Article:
Avner Furshpan is a busy man these days. After a series of heavy rains and flooding in Israel, and amid growing talks of climate change globally, the head of the climatology branch of the Israel Meteorological Service has been deluged with phone calls seeking information and demanding that reports be prepared.
Are Israeli officials waking up to the problem of climate change late in the game? “Maybe, but at least they have woken up,” answered Furshpan in an interview with TheMarker last week. “If they haven’t done anything until now, it doesn’t mean that they have missed out.”
A condensed version of the interview follows.
Let’s start with the scariest scenario for Israel. What’s the worst thing that could happen?
“I believe that the central thing regarding climate change is the rise in temperature. That could melt continental glaciers enough to raise sea levels not by 10 centimeters but by half a meter. That’s enough to flood cities. Think of Tel Aviv.”
Only glaciers? What about droughts? Heat that would make life difficult?
“That, too. Today the average temperature in Jerusalem in July-August is 30 degrees [Celsius]. That could reach 31, even 32 degrees in 2035-50. If we do nothing and nothing changes, by 2100 we could reach 35 degrees … Israel is without question already warming more than the average, and the expectations is that it will continue to warm significantly.”
What about the resort town of Eilat?
“Eilat will reach temperatures like it’s never known, like there have never been in the country. It will be like Abu Dhabi or another hot place in the Persian Gulf. The average there is 43-44 degrees, compared with 40 degrees in Eilat in the summer.
“When the world warms, it impacts not only on the average but on the extremes. In France, for example, a record was hit in the summer of 2003 of 44.1 degrees and it happened again last June at 46 degrees. I was in London last year when the record for heat was broken for Britain – from 38.5 degrees to 38.7.”
What’s worse? The higher average or the higher extreme?
“The extreme causes major disasters. On the other hand, the average kills silently.”
“Rising temperatures not only influence the melting of glaciers but also atmospheric circulation, so in some places there’s a decrease in rainfall and in others there is an increase. For example, in Northern Europe there is an upward trend, but for us, looking at the last 30 years, there has been a decline in precipitation, especially in the last 20 years.”
In fact, over the last two years Israel has had a lot of rain.
“When we talking about climate change, we’re looking at the longest possible timeframe. By the way, in 1931-60 we experienced a long dry spell in Israel. So you can’t prove with precision that the drop in rainfall over the last 20-30 years is only due to climate change. However, without question we are experiencing warming, and that warming affects atmospheric circulation.”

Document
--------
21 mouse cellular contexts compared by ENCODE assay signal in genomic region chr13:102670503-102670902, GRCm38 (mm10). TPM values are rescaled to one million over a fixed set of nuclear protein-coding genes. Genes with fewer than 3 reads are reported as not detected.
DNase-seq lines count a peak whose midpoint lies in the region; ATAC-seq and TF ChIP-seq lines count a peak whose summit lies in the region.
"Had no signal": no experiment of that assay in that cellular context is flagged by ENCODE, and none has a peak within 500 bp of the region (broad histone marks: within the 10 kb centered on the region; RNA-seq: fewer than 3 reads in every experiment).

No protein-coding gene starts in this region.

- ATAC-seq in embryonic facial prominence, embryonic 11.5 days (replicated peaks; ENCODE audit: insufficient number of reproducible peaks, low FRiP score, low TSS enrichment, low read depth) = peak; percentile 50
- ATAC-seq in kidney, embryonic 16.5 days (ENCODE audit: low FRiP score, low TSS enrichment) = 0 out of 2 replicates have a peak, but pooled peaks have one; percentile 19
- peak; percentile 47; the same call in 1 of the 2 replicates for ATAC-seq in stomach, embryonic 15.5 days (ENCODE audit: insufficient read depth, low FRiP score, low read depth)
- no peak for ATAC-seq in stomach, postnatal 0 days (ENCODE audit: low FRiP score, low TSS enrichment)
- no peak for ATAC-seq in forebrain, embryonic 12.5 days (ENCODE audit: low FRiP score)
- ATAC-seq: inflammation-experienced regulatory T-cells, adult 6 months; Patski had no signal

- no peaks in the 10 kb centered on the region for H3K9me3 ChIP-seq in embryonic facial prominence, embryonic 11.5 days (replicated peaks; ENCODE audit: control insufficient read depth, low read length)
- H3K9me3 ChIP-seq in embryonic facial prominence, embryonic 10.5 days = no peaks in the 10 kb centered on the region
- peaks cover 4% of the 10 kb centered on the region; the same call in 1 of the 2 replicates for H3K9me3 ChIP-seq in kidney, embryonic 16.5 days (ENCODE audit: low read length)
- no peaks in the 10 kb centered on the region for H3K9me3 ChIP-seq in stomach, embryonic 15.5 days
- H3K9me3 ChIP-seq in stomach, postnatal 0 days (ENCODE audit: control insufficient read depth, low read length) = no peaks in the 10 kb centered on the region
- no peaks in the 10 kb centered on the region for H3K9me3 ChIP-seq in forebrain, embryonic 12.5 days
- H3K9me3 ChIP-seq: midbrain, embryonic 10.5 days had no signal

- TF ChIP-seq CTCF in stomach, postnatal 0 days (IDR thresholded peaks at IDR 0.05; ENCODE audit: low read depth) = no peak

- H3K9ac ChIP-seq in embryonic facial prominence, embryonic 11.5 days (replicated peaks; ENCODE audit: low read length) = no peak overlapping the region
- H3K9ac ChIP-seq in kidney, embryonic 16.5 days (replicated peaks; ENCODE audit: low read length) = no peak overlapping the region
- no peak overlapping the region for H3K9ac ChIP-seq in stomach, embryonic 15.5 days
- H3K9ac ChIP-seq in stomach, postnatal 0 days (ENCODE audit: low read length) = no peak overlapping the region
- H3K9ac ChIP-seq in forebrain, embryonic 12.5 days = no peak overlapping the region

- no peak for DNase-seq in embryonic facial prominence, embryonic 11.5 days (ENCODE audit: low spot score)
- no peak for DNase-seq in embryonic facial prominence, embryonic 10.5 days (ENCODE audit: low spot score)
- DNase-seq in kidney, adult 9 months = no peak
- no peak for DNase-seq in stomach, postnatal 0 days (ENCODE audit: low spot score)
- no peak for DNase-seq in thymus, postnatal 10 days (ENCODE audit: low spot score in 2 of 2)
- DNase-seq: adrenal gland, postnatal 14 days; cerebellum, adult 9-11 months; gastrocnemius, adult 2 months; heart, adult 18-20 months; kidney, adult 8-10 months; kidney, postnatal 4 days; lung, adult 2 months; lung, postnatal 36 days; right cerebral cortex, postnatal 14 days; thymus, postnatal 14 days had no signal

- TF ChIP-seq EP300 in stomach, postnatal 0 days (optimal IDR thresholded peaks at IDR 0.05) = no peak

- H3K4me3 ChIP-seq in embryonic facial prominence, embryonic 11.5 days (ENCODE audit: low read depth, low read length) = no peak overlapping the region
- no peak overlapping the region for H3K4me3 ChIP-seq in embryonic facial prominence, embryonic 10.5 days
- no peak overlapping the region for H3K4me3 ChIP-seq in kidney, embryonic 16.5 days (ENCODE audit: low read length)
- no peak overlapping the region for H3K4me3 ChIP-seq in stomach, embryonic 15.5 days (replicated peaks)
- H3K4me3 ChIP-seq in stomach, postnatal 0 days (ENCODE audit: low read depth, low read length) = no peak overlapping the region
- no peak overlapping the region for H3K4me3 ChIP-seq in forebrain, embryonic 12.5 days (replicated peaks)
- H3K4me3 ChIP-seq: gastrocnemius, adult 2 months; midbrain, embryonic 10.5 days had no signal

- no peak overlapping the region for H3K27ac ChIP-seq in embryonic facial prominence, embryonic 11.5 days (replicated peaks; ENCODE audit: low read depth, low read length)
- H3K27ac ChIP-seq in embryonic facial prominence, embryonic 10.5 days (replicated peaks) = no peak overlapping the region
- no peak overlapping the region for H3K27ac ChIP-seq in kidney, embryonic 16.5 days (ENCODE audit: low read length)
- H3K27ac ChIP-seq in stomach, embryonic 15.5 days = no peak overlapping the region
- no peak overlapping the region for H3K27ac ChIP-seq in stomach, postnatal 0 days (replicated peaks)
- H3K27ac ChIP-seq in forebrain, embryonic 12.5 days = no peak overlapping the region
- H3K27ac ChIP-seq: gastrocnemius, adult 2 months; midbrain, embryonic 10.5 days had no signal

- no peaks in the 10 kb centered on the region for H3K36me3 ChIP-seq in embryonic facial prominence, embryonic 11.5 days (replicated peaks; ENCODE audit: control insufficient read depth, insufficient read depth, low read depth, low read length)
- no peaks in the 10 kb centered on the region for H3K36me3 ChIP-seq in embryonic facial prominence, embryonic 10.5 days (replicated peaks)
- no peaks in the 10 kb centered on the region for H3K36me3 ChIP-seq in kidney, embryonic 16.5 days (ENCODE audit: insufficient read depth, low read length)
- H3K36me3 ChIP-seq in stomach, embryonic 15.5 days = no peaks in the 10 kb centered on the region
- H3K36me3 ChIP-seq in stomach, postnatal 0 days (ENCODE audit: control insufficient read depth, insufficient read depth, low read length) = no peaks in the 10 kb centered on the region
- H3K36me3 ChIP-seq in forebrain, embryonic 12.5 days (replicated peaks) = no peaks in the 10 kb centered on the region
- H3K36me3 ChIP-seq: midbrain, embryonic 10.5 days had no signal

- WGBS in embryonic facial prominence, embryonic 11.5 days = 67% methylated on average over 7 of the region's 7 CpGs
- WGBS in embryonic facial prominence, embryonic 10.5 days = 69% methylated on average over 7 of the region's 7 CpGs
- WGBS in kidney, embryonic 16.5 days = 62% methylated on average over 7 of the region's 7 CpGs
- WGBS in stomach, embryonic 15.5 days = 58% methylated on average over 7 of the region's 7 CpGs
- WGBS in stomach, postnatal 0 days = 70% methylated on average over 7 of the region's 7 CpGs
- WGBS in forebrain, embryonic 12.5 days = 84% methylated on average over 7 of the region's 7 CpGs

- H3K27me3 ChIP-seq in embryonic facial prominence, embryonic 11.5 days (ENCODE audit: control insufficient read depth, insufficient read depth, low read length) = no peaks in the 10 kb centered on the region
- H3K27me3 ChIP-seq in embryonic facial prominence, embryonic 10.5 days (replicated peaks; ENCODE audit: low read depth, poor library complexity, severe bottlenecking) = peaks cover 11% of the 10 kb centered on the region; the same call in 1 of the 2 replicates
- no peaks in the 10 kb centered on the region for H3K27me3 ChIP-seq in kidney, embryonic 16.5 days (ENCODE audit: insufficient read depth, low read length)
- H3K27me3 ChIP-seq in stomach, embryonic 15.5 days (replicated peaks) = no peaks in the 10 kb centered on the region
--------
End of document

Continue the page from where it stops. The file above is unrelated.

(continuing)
There won’t be rain?
“There will always be rain, but there will be a little less. It doesn’t mean that Jerusalem will turn into a desert, but it does mean the amount of rainfall could fall from 537 millimeters on average annually to a range of 450-480 millimeters annually. This is definitely something that could occur.”
Furshpan warns against becoming indifferent to the crisis just because there are periods of heavy rain. “There will be rainstorms, but that doesn’t mean the drought won’t come,” he says. “It will come. You may now get a rainy year this year, maybe the next year, too, maybe even a rainy decade, but eventually we will see a drop.”
And what about temperatures?
“Exactly. If a specific year seem chillier – 2019 for example was cold relative to 2018 – the warming will come. Even if you don’t agree on what’s causing it, know that temperatures are starting to rise, which is important in terms of preparing and coping with it.”
We can do that?
“We can because it’s still a small change. We can reduce our effect on climate change on the planet, for example by preparing for higher levels of rain intensity. It won’t increase by 80% or 100% but by 5% or 10%.”
Is that what happened in Tel Aviv and Nahariya with the flooding?
“I don’t know if it’s because of that, but it’s logical that there is a connection. The connection is not in the sense that everything is due to ‘climate change,’ it’s that the odds of events like this happening are higher.”
It’s already evident that this will be a good year for rain.
“Yes, in some places we’ve already exceeded the annual average.”
And what about farmers, who always say that they want rain, but only when they need it? Will this change because of climate change?
“Rains falls in Israel in the winter – December, January, February – less in the transitional seasons and none in the summer. That’s what we’ve got. Since the start of December, there have been 22-24 days of rain in the north and that hasn’t changed over the years. Our investigations revealed that the breaks between rainfalls have grown somewhat, perhaps by half a day or a day on average. That will grow.”
What does the government need to do?
“It needs to understand that the world is warming. If you reduce emissions, you reduce the environmental impact. But major planning in development is also needed – more roads, buildings and sealed areas affect flooding. This is, for example, the kind of thing that I recommend to my friends at the Interior Ministry’s planning administration and to the local government committee that is in charge of climate change assessments.”
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